Chamber Music Northwest Summer Festival Portland Oregon

September 2018

Oregon Symphony’s diversity deficit

by DAMIEN GETER The Oregon Symphony opens its 2018-19 Classical Series Sunday with a musically diverse program and a glittering star — Renee Fleming. As varied as the concert selections are, though, they all have one thing in common: they were all

Imani Winds: unapologetically bold

What’s special about Imani Winds, besides their overall badassery as a woodwind quintet, is that the group boasts two composers—horn player Jeff Scott and flutist Valerie Coleman. Although Coleman is taking a break from performing with the group, her presence (physical and

DramaWatch: “Ordinary Days,” “Color” ways and other plays

Isaac Lamb is among the most versatile, widely accomplished of Portland-area theater artists, but he believes he’s found a particular niche with his work for Broadway Rose. Amid the crowd-pleasing classics, nostalgic tributes and revues, there’s room for what we might call

DanceWatch Weekly: Embracing Odissi in the Age of Trump

Since Donald Trump took office, I have been watching and admiring artists all around the world react to his words and policies and have been wondering how I should respond myself. Last October, I began seriously studying the dance form of Odissi

Innkeeper by vocation, actor by avocation

I met Sue Neuer some years ago at the front desk of a favorite Cannon Beach hotel. She knew me as the writer frequently on the road for work. I knew her as the innkeeper who tried to accommodate my need for

MusicWatch Weekly: time of the season

Yes, the Zombies no doubt played their iconic 1967 hit at Monday’s show at Revolution Hall, but there’s more seasonal music in the air this week. One of those iconic Portland fall traditions is to bring the family and some blankets and

Order up! “Waitress” hits the spot

It’s amazing that Waitress, the tiny little indie film from 2007 about a pregnant pie-making server in a bad marriage, ever became a Broadway musical. That this story – a rather intimate tale about a simple Southern woman’s life and love –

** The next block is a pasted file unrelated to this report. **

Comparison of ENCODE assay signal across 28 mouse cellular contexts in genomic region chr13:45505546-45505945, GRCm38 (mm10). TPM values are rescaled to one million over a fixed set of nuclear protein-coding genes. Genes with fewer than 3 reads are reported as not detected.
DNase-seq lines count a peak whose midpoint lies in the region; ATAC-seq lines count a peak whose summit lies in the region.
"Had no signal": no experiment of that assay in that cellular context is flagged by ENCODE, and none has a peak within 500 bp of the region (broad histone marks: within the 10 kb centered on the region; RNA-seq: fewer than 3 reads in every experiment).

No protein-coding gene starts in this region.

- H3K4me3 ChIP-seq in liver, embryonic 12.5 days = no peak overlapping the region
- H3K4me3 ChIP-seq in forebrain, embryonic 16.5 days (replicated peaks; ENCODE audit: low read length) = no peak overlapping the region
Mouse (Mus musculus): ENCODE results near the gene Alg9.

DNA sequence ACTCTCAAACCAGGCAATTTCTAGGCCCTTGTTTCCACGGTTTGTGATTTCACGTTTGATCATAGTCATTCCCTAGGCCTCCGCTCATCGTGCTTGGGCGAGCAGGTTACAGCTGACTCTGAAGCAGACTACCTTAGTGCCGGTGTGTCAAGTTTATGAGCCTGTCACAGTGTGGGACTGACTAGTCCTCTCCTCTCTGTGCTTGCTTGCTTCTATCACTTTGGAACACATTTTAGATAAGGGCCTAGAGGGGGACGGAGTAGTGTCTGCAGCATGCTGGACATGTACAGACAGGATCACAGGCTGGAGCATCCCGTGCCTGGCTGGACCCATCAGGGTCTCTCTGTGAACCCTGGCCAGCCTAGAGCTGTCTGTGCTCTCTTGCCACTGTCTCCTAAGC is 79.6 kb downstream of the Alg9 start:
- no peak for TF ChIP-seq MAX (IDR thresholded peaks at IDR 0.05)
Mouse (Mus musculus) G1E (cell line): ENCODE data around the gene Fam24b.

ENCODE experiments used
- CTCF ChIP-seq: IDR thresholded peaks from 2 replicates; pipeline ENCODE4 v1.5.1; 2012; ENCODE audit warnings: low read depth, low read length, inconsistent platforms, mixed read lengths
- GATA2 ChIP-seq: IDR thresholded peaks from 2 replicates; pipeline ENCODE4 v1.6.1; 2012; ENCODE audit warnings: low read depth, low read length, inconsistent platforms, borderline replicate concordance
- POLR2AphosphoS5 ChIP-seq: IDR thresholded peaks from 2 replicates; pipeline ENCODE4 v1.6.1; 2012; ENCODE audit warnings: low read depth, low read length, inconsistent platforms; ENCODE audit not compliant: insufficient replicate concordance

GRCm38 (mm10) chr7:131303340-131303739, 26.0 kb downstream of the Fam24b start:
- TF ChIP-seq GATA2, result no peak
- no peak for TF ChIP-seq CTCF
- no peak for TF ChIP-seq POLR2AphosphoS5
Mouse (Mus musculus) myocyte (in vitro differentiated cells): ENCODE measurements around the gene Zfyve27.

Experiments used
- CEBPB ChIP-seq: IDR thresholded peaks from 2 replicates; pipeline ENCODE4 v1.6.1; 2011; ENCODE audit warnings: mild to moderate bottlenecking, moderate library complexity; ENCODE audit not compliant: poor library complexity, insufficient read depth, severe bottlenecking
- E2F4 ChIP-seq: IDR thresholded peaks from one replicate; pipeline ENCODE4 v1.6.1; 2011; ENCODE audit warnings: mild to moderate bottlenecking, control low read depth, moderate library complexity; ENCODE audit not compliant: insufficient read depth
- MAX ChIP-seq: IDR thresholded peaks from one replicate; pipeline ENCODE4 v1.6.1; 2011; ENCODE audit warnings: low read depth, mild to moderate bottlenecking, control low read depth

Accessible Arts 1: restrictions may apply

By DAVID MACLAINE The system finally caught up with us, right when we were getting comfortable. “Sorry, no seats in that section,” the helpful fellow at Portland’s Newmark Theatre box office told me. The moment we had finally gotten over our anxiety

Zombies rising at Linfield Theatre

George Romero’s Night of the Living Dead turns 50 on Oct. 1. This Thursday, the Linfield College drama team raises the curtain on Lori Allen Ohm’s stage version of the 98-minute black-and-white horror flick shot on a shoestring outside Pittsburgh in 1968.

Theater review: Blood in the snow

“Snow in Midsummer,” at the Oregon Shakespeare Festival, adapts a 13-century Chinese classic to show ageless grief in modern times.

Andy Akiho: systems within systems

In the midst of a five-week music festival, a weird mid-week show starring composer-performer Andy Akiho felt like a village gathering. Akiho’s music, after all, is geared towards pretty specific tastes: challengingly colorful modern classical music, complex rhythmic grooviness and modern sonorities, rooted

Picturing Oregon: wide open space

On a recent Saturday afternoon I dropped in to the Portland Art Museum and immediately encountered a crowd at the entrance, lined up waiting to get in. That’s odd, I thought. Nice, but odd. Then I heard a bit of chatter in

Home, bittersweet home

Opposites repel, and a room in a retirement home becomes contested ground in “Ripcord,” a rip-roaring comedy at Clackamas Rep.

Love, labor, loss

The dedicated auto workers in Artists Rep’s “Skeleton Crew” have lives on the line and hard choices to make when their plant faces closure.

Cascadia Composers at ten

After Dan Brugh came back from music school, whenever he’d be back on Mount Tabor, near where he grew up, “I always wanted to play music there and bring in other composers,” the Portland composer remembers. But back then, there was no

Artist Deborah Horrell, 1953-2018

Word has arrived that the longtime Portland artist Deborah Horrell died on August 24 after a six-year battle with lung cancer. She was 65. Her obituary is here. “It is with heavy hearts that we inform you that our dear friend and

Rothko: a tunnel runs through it

The journey of the embattled Rothko Pavilion has taken a short cut – straight through the Portland Art Museum’s proposed link between its poorly connected north and south buildings. When the project went public in 2016 the glassing-in of what is now

‘Tango of the White Gardenia’: breaking the code

by ANGELA ALLEN For know-it-all critics and discerning music-goers, “community opera” can be code for bad music, lousy singers and shabby production. Not this time. Tango of the White Gardenia, a collaboration of Cascadia Chamber Opera (previously Cascadia Concert Opera) and Lincoln City